Video: FAQs & Their Answers About Flashing Beacons

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August 24, 2023 at 11:58:16 AM PDT August 24, 2023 at 11:58:16 AM PDTth, August 24, 2023 at 11:58:16 AM PDT

This video answers the most commonly asked questions about Sentinel beacons that our customers ask...

A warning to everyone

Flashing vehicle-mounted beacons and warning lights are one of the most common and important safety products on New Zealand roads and worksites. Used to warn people of hazards or emergencies, they deliver a strong, universally understood message. Danger.

The risks of not having flashing beacons - or using the wrong or incorrectly displayed beacons - should be obvious. However, sadly, avoidable accidents, injuries, and even deaths still occur.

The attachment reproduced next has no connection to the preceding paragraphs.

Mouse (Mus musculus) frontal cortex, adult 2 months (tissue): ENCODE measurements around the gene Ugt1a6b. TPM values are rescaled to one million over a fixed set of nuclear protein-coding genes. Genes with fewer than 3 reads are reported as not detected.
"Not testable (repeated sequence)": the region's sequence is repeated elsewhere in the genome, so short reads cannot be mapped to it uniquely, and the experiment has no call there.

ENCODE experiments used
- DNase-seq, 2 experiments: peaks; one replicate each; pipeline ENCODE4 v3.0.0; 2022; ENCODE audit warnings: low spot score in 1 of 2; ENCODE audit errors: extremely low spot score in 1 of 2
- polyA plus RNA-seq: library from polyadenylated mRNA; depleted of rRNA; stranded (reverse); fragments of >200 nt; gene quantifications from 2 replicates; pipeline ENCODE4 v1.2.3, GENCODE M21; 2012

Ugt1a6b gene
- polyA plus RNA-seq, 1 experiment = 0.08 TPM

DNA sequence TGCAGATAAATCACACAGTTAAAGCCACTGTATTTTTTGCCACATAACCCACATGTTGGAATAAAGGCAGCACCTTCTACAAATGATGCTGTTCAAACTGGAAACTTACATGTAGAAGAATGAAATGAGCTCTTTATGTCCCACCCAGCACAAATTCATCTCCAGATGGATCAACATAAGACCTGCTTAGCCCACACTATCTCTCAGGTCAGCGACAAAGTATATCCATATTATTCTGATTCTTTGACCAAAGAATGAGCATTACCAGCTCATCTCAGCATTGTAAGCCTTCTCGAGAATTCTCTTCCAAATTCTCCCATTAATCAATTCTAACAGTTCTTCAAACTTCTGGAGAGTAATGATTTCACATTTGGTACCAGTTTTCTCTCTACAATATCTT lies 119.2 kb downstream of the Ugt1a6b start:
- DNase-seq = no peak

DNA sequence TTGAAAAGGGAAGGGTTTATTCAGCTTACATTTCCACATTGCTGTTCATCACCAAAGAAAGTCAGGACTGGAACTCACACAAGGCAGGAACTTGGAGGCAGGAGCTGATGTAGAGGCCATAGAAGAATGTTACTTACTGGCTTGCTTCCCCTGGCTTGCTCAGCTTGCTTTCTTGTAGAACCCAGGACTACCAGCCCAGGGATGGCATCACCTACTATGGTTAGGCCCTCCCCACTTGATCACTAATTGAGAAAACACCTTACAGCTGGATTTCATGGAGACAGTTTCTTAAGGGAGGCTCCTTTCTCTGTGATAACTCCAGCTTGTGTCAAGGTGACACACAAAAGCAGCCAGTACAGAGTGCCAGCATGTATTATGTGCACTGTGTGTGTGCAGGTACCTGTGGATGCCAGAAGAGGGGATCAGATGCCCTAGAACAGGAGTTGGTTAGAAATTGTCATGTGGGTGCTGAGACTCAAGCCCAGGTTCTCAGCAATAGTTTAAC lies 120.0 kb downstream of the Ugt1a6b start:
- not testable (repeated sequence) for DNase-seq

Range decreases risk

TransQuip is a one-stop-shop for anything related to flashing lights for civil construction, transportation, farms, ports, warehouses and other high traffic or high-risk workplaces. From window mount LED lights to magnetic beacons and permanently fixed flashing lights.

These compliant, well-engineered, durable units significantly reduce the risk of injury to staff or the public, and of the damage to equipment and vehicles that results in downtime and insurance liability.

Life and energy-saving LEDs